Last week I used Kim Rhodes’ custom Perazzi shotgun as an example of “gamer gear” because it’s a highly specialized firearm fitted to her specific needs and the shooting sport she’s competing in. It’s a magnificent tool for the task she’s asking of it, but it wouldn’t be a terribly good choice for other shooting tasks. Along those same lines there are other bits of competition equipment that don’t work well in other environments. Take a look at an open class handgun holster used in IPSC or USPSA and it’s pretty easy to see that it would be a particularly poor choice for a police officer who has to worry about weapon retention when fighting with a combative suspect, or a member of a tactical team who has to crawl through the rafters of a building or SCUBA dive to a boat and climb on it clandestinely to get the jump on some bad guys. .
What about the guns that sit in those holsters, though? Fundamentally the competitive shooter and the defense-minded individual want about the same thing from a high-capacity polymer and steel pistol like a 2011 or a Glock 17, right? They want accuracy, durability, and above all else, reliability…but those words may carry very different meanings in their respective context. If you are a competitive shooter competing for 100 grand in a shooting sport where X counts separate the winners and losers, your accuracy requirements are significantly higher than the minimally trained police officer who needs to be able to hit an adult male in the chest at 10 yards. Four inches at 25 yards won’t do if you want to bring home the Bianchi Cup, but it’s probably more than sufficient for most shooting tasks a law enforcement officer or private citizen will need to perform in a two-way exchange of gunfire.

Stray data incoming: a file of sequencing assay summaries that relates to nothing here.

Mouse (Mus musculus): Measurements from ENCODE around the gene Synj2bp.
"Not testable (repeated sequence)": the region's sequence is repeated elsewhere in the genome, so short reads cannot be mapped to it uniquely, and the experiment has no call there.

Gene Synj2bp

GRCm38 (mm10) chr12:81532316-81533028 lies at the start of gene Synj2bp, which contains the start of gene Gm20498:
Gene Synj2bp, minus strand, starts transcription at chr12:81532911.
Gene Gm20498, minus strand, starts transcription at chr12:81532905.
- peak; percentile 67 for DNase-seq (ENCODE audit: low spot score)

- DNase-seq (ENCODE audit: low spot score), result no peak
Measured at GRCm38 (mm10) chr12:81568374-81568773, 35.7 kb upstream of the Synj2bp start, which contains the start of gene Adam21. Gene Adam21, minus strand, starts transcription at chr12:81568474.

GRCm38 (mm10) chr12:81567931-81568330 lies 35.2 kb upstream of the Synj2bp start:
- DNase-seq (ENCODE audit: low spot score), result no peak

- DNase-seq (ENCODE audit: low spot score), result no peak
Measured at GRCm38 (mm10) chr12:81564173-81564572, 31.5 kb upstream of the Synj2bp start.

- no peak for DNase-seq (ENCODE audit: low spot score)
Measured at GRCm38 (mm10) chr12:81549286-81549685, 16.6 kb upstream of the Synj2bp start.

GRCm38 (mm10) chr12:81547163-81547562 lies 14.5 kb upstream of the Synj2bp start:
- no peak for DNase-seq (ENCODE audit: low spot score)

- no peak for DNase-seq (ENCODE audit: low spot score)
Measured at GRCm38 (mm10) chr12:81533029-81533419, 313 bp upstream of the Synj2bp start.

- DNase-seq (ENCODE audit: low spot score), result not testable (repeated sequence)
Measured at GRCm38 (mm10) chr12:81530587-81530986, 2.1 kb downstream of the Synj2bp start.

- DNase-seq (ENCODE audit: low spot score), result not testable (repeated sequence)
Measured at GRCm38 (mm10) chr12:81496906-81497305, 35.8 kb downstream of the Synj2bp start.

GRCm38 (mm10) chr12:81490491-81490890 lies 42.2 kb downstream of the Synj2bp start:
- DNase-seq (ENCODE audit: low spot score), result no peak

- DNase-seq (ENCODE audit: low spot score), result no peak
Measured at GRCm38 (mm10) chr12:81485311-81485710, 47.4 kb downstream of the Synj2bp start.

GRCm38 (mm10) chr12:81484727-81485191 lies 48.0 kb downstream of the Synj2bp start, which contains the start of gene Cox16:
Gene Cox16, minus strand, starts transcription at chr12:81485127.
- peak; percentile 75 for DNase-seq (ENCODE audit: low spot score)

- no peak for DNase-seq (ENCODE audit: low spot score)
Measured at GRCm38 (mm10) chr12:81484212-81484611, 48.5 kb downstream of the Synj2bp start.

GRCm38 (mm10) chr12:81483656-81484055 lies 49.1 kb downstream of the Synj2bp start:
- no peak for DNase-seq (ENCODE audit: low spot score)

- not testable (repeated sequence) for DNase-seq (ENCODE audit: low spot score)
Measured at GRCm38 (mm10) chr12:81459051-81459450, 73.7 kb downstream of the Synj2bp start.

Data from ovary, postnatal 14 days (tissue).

Reliability is another fuzzy concept depending on which arena you’re discussing. In the competition arena you’re dealing with a scheduled event with a known number of rounds to be fired. With prizes of up to 100 grand on the line, no competitor wants to travel to a match, have their gun puke, and go home with nothing to show for their hard work. The competitor’s gun needs to work reliably in the match, and competitors often go to great lengths to give the best possible chance of success. They will replace and test springs in preparation for the match, clean magazines, and many load their own match ammo because they want to do their own quality control to make sure every last round has the best possible shot of working as expected. (Plus it’s probably a custom load they’ve developed for the demands of the specific match and the gun they are using)